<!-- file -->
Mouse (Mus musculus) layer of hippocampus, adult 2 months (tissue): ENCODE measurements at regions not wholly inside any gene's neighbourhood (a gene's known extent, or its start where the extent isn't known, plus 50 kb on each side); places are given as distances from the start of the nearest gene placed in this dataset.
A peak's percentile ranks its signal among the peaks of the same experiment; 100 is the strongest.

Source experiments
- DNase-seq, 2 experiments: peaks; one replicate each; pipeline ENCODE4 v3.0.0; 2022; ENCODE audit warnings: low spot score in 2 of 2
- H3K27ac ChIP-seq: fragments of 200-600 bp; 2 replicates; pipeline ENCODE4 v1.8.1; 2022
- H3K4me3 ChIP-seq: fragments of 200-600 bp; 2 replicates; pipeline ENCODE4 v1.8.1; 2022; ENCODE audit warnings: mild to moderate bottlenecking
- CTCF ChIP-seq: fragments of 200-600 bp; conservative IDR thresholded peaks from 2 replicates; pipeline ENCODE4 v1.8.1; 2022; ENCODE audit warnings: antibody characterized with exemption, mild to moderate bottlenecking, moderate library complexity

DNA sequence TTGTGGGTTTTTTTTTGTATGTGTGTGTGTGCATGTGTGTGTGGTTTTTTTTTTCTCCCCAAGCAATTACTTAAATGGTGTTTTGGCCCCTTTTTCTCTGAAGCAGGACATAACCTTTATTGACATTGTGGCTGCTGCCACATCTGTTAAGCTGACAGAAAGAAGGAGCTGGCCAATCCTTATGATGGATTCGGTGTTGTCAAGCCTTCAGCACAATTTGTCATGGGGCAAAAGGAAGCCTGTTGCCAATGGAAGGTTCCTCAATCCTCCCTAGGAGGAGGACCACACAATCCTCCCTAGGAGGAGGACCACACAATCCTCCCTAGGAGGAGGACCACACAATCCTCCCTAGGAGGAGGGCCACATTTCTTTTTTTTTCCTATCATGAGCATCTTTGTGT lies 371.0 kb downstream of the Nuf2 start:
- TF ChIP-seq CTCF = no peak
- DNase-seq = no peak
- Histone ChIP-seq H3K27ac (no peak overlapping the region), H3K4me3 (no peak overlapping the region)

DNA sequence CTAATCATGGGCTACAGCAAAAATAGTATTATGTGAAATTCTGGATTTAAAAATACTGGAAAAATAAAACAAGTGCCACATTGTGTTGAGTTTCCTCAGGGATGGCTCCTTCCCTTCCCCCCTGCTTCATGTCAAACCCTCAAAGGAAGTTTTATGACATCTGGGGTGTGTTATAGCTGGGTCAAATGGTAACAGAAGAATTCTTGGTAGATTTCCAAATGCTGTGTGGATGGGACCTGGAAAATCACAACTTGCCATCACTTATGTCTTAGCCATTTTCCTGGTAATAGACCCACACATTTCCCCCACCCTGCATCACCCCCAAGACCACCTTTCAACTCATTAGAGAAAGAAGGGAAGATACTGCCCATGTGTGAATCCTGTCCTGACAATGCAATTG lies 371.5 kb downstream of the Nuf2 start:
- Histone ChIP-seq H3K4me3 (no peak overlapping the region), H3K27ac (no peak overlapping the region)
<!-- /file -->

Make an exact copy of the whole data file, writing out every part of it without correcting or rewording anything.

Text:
Mouse (Mus musculus) layer of hippocampus, adult 2 months (tissue): ENCODE measurements at regions not wholly inside any gene's neighbourhood (a gene's known extent, or its start where the extent isn't known, plus 50 kb on each side); places are given as distances from the start of the nearest gene placed in this dataset.
A peak's percentile ranks its signal among the peaks of the same experiment; 100 is the strongest.

Source experiments
- DNase-seq, 2 experiments: peaks; one replicate each; pipeline ENCODE4 v3.0.0; 2022; ENCODE audit warnings: low spot score in 2 of 2
- H3K27ac ChIP-seq: fragments of 200-600 bp; 2 replicates; pipeline ENCODE4 v1.8.1; 2022
- H3K4me3 ChIP-seq: fragments of 200-600 bp; 2 replicates; pipeline ENCODE4 v1.8.1; 2022; ENCODE audit warnings: mild to moderate bottlenecking
- CTCF ChIP-seq: fragments of 200-600 bp; conservative IDR thresholded peaks from 2 replicates; pipeline ENCODE4 v1.8.1; 2022; ENCODE audit warnings: antibody characterized with exemption, mild to moderate bottlenecking, moderate library complexity

DNA sequence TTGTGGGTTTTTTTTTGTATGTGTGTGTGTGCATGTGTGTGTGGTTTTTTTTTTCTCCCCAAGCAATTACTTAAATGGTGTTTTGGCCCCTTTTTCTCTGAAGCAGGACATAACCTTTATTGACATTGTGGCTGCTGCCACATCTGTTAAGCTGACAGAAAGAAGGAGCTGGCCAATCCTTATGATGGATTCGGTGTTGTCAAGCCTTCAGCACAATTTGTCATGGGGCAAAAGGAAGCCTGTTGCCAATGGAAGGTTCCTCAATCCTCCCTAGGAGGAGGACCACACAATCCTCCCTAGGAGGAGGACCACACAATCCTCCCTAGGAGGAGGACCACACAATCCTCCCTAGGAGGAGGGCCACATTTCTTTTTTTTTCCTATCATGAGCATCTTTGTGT lies 371.0 kb downstream of the Nuf2 start:
- TF ChIP-seq CTCF = no peak
- DNase-seq = no peak
- Histone ChIP-seq H3K27ac (no peak overlapping the region), H3K4me3 (no peak overlapping the region)

DNA sequence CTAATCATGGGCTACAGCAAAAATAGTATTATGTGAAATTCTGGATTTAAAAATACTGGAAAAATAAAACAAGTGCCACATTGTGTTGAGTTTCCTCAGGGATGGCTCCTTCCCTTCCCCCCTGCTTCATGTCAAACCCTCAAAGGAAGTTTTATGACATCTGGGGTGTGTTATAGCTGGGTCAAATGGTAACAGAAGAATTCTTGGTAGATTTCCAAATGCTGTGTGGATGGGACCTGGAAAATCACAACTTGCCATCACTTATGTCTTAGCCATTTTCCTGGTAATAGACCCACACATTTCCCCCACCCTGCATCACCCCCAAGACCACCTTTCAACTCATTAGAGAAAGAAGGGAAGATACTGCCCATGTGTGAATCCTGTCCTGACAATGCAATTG lies 371.5 kb downstream of the Nuf2 start:
- Histone ChIP-seq H3K4me3 (no peak overlapping the region), H3K27ac (no peak overlapping the region)